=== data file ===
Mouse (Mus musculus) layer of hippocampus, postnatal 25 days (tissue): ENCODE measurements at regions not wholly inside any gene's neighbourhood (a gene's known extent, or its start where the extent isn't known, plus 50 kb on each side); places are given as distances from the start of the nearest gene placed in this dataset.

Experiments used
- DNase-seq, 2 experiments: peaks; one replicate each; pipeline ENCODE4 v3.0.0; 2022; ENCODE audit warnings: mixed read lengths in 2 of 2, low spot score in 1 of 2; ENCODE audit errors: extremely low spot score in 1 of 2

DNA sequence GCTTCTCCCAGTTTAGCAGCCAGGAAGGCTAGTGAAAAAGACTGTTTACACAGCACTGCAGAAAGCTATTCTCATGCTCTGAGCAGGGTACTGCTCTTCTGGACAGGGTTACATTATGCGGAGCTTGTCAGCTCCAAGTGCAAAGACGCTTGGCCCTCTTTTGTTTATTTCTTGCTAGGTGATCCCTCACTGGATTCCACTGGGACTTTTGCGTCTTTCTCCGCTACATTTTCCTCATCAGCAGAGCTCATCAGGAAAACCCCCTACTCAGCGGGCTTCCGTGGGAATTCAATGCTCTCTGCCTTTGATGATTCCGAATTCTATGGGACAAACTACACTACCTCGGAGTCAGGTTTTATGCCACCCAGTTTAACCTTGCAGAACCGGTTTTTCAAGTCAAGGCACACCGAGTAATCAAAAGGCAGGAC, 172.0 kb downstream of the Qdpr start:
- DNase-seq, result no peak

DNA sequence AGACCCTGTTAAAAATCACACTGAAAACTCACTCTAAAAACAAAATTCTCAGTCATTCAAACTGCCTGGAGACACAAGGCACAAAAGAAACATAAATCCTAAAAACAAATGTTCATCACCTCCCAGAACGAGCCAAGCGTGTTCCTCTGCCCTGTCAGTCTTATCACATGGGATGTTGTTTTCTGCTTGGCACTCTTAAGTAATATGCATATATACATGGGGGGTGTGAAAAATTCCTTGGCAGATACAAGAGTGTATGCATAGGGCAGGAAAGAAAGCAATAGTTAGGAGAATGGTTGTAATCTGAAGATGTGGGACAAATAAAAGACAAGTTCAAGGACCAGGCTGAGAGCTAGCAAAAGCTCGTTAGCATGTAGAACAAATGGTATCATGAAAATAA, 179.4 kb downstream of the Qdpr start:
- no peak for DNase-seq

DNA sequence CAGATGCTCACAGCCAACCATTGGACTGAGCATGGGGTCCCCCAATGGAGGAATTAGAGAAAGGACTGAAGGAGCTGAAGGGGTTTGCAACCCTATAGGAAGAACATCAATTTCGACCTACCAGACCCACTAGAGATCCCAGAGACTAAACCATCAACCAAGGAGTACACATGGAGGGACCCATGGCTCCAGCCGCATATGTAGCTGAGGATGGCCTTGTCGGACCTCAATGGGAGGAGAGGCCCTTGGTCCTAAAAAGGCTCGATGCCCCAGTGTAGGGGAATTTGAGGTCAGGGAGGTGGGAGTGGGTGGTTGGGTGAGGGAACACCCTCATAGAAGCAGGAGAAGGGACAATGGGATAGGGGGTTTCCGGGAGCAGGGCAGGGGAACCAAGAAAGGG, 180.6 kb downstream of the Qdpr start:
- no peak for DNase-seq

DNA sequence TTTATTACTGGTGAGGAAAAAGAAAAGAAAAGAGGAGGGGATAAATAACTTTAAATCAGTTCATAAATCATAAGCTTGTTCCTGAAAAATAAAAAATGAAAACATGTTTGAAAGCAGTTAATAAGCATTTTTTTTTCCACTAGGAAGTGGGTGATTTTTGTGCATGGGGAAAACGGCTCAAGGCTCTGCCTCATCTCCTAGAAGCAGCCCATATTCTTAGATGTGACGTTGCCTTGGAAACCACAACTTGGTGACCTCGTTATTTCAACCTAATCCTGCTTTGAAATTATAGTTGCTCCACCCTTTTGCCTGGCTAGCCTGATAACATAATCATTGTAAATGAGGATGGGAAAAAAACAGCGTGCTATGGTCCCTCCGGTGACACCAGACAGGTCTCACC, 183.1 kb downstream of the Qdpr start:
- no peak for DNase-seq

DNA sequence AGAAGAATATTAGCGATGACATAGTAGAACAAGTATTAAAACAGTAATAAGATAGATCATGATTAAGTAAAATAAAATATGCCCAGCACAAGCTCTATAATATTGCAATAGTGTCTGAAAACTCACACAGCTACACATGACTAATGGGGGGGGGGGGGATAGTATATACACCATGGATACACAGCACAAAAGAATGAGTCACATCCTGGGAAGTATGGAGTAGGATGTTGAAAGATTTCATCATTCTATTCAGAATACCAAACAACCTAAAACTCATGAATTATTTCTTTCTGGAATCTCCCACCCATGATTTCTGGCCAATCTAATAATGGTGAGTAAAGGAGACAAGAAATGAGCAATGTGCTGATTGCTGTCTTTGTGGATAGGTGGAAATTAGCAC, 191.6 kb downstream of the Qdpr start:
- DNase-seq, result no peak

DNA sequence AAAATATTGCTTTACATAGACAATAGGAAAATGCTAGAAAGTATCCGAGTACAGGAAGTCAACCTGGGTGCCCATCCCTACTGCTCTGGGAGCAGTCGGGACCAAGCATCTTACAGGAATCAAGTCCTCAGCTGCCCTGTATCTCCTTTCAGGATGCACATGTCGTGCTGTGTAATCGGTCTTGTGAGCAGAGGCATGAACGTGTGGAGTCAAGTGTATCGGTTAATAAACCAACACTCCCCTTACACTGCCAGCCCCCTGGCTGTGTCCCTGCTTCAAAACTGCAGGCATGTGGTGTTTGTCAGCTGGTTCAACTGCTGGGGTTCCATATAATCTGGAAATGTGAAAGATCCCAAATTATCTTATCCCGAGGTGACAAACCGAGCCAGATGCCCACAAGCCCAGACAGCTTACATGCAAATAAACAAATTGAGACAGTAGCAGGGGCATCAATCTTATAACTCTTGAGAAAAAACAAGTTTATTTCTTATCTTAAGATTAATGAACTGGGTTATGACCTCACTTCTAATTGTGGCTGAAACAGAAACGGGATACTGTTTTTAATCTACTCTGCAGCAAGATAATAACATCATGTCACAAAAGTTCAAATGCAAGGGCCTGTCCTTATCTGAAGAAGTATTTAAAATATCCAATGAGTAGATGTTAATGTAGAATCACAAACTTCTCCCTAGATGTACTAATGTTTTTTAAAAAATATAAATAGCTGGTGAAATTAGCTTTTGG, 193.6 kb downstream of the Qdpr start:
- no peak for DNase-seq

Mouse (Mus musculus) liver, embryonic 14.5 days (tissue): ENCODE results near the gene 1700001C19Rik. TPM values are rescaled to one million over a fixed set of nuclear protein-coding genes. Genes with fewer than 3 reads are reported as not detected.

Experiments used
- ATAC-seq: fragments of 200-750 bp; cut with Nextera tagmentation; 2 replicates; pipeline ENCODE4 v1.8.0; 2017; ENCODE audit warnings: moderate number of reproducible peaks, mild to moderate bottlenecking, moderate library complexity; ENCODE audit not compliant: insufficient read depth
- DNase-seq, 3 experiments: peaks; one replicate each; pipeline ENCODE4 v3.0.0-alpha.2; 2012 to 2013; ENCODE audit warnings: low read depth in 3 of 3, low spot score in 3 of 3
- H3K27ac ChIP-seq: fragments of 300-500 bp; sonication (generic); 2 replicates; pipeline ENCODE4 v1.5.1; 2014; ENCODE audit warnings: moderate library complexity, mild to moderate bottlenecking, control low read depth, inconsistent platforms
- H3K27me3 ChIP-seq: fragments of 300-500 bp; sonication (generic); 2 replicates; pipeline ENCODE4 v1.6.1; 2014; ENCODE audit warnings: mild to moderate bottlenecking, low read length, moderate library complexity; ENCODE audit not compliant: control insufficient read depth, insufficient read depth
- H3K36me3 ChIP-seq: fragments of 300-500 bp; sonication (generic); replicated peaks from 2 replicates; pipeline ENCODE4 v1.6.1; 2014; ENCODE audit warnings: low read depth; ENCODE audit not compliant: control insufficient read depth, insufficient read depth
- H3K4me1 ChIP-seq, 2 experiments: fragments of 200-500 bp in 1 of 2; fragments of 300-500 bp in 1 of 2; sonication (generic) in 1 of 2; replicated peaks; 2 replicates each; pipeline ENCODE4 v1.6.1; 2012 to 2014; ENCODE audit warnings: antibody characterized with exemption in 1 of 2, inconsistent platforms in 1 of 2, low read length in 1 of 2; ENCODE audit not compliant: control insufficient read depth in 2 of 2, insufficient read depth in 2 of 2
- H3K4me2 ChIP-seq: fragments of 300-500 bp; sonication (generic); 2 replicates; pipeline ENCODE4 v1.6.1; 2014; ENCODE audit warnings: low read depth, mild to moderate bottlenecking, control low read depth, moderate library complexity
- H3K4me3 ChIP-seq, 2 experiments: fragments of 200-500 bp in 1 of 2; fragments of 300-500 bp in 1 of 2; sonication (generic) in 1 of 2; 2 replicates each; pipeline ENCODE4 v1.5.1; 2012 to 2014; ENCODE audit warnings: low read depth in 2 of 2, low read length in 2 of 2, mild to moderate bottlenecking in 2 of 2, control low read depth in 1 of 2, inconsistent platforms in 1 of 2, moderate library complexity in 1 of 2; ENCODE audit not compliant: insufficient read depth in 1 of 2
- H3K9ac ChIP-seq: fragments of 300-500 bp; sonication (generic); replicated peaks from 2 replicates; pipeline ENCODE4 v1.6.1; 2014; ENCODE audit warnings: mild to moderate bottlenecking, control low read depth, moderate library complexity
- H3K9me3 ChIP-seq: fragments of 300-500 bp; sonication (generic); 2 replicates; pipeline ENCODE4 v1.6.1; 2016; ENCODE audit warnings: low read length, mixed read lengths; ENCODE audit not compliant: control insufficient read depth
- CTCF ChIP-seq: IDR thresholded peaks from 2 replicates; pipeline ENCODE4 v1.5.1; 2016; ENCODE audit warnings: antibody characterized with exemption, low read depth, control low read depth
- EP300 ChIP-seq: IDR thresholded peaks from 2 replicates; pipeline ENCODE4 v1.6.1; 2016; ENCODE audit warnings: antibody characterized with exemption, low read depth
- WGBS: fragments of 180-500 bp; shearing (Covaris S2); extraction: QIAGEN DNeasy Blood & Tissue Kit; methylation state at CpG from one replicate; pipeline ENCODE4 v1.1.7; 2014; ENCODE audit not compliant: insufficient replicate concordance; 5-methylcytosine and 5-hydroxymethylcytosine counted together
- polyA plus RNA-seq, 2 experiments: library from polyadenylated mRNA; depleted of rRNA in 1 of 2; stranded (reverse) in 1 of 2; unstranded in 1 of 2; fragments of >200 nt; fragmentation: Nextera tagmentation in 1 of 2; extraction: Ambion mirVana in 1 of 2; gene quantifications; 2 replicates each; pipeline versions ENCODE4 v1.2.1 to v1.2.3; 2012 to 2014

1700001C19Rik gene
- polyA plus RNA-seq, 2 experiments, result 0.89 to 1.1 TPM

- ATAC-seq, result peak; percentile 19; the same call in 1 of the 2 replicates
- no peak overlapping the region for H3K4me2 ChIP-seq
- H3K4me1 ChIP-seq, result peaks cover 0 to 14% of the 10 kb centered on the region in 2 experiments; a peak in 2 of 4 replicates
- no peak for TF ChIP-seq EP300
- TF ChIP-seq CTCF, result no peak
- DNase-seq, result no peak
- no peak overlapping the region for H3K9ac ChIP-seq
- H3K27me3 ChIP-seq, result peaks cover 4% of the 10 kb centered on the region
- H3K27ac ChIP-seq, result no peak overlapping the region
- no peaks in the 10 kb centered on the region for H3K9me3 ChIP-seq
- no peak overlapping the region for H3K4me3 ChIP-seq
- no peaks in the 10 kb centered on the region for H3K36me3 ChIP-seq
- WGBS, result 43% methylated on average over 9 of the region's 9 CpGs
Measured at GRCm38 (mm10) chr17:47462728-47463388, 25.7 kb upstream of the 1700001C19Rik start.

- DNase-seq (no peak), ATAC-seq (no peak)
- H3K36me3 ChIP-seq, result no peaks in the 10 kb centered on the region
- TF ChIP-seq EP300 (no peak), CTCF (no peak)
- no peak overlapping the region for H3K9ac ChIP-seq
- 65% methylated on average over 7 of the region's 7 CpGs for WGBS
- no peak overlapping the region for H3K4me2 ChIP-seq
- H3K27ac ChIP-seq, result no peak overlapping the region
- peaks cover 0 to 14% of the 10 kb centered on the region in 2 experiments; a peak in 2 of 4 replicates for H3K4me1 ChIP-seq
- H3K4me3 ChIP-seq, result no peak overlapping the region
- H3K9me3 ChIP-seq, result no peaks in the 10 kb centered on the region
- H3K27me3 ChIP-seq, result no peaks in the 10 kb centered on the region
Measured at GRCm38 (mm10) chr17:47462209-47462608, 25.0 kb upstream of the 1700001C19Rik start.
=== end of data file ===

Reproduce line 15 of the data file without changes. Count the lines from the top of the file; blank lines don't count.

- no peak for DNase-seq